The USTR notes that China has “implemented some helpful reforms,” but that the above concerns remain, “especially as it pertains to treatment of foreign companies.” The report also claims that, while in November 2015 China committed to “giv[ing] imported medical devices the same treatment as medical devices manufactured or development domestically,” when it came to market access, “China continues to pursue a wide range of policies that direct China’s purchasing authorities to prioritize the procurement of domestic medical device manufacturers[.]”29 The report also singles out China’s volume-based procurement approach for medical devices, which originally was limited to a few provinces and municipalities but has since “becomes further engrained in China’s system.” The US industry has expressed that this system, absent “significant changes . . . could lead to the creation of a low-cost, low-quality medical devices sector and low-quality monopolies in China[.]” Finally, the report notes that the US industry has seen increased financial support by sub-central governments in China to domestic medical devices companies.30


The report states “the U.S. share of China’s services market remains well below the U.S. share of the global services market, and the Organization for Economic Cooperation and Development continues to rate China’s services regime as one of the most restrictive among the world’s major economies.” The report identifies numerous challenges that persisted in 2022 in several service sectors, which it attributes to Chinese regulators’ continued use of “discriminatory regulatory processes, informal bans on entry and expansion, case-by-case approvals in some services sectors, overly burdensome licensing and operating requirements, and other means to frustrate the efforts of U.S. suppliers of services to achieve their full market potential in China.” While the Phase One Agreement “addresses a number of longstanding trade and investment barriers to U.S. providers of a wide range of financial services,” the report notes that “China’s excessive restrictions on cross-border data flows could continue to create significant challenges for U.S. financial services providers in China.”31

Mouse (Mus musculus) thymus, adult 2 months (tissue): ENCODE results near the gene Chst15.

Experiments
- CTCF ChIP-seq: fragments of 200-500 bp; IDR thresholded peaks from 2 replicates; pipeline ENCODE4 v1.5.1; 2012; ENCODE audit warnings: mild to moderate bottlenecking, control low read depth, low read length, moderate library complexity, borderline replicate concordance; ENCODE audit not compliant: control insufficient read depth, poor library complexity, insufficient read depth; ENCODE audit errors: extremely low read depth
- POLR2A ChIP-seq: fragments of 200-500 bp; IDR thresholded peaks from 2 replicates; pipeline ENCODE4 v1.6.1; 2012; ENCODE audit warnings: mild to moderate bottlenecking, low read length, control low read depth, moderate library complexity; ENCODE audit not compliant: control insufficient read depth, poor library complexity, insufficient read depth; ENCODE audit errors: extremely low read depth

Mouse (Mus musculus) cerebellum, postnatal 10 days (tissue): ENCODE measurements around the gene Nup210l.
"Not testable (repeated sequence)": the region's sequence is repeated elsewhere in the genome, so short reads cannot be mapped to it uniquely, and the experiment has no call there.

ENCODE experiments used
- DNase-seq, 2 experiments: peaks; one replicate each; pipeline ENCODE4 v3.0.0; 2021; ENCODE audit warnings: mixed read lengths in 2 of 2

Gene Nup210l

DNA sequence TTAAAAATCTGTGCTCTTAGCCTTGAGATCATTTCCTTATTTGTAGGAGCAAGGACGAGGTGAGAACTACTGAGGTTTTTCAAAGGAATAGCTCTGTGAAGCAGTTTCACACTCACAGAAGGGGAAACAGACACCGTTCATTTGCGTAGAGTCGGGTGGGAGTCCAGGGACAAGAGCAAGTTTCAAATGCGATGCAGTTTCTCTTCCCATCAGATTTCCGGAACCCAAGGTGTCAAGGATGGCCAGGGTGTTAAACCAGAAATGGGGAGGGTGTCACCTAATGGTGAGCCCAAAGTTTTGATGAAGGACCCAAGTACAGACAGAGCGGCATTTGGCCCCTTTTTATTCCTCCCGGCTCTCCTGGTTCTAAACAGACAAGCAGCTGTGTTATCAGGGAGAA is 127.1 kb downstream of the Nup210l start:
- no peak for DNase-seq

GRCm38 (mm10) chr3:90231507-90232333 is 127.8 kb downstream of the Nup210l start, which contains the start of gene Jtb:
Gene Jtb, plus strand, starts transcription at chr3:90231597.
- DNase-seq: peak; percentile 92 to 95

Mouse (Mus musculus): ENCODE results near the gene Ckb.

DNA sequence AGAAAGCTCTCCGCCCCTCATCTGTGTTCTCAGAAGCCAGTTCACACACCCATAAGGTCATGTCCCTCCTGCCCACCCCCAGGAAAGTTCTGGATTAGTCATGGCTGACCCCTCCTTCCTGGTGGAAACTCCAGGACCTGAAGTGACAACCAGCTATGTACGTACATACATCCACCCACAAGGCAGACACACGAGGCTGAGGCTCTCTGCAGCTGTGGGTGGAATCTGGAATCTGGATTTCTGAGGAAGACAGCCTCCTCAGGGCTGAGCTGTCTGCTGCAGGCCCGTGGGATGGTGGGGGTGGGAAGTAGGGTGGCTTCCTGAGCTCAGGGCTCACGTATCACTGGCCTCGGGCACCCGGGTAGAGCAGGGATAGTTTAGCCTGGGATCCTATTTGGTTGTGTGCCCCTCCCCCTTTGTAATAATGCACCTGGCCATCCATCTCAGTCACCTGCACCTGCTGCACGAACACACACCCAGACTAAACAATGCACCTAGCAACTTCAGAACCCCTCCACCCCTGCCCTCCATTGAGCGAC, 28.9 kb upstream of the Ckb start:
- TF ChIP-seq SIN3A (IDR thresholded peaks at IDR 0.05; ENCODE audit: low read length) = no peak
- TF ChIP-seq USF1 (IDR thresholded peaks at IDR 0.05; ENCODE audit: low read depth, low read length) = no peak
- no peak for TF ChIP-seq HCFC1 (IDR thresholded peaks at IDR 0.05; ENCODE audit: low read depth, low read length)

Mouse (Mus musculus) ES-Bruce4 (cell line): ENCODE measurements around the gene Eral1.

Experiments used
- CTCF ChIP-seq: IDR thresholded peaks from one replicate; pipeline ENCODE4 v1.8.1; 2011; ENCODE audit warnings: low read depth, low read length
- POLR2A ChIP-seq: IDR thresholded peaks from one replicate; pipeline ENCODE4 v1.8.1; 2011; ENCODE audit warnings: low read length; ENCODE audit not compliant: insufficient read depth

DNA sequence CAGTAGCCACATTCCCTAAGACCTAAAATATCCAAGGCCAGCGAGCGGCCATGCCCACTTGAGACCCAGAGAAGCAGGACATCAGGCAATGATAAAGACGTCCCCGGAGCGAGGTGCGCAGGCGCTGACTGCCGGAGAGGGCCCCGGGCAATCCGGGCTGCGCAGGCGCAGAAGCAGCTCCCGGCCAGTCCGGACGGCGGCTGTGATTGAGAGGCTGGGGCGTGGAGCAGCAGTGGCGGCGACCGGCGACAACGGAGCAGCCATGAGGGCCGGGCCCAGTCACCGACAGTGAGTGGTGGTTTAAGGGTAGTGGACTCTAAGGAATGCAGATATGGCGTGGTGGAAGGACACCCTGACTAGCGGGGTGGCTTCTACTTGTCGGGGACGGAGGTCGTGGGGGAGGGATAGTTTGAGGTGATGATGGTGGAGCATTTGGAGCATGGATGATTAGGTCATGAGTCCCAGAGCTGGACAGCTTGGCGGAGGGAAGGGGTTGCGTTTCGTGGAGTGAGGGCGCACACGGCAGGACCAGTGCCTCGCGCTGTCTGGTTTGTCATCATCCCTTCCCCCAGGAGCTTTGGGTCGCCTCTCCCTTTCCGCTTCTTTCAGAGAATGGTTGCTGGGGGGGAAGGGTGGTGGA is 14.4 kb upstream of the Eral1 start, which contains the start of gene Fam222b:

Digital trade and electronic commerce policies

The report alleges that China has passed laws and regulations that “prohibit or severely restrict cross-border transfers of ‘important data,’” a term that the report claims is “broad” and “vaguely defined.” It also claims that, under these measures, sometimes personal information is “collected by companies through their operations in China.” One such measure is the Security Assessment Measures for Outbound Transfers of Data, which took effect in September 2022. The report states that such restrictions are concerning because cross-border transfers of data “are routine in the ordinary course of business and are fundamental to any business activity.”32 The report also claims that China is passing measures “to impose severe restrictions on a wide range of U.S. and other foreign ICT products and services,” which “support[s] China’s technology localization policies by encouraging the replacement of foreign ICT products and services with domestic ones.”33 Furthermore, use of ICT products and services require “robust encryption.” The report acknowledges that China adopted a Cryptography Law in October 2019; however, the law has a broad definition of “commercial encryption products that must undergo a security assessment,” which “raises concerns that the new Cryptography Law will lead to unnecessary restrictions on foreign ICT products and services.” The US continues to monitor China’s implementation of the law.34

Government procurement

The report claims that China’s WTO ascension agreement included making “a commitment to accede to the WTO Agreement on Government Procurement (GPA) and to open up its vast government procurement market to the United States and other GPA parties.” However, the report argues that China has yet to fulfill this commitment, notwithstanding exponential growth in its government procurement. The report claims that under its “government procurement regime and its tendering and bidding regime, China continues to implement policies favoring products, services and technologies made or developed by Chinese-owned and Chinese-controlled companies through explicit and implicit requirements that hamper foreign companies from fairly competing in China.”35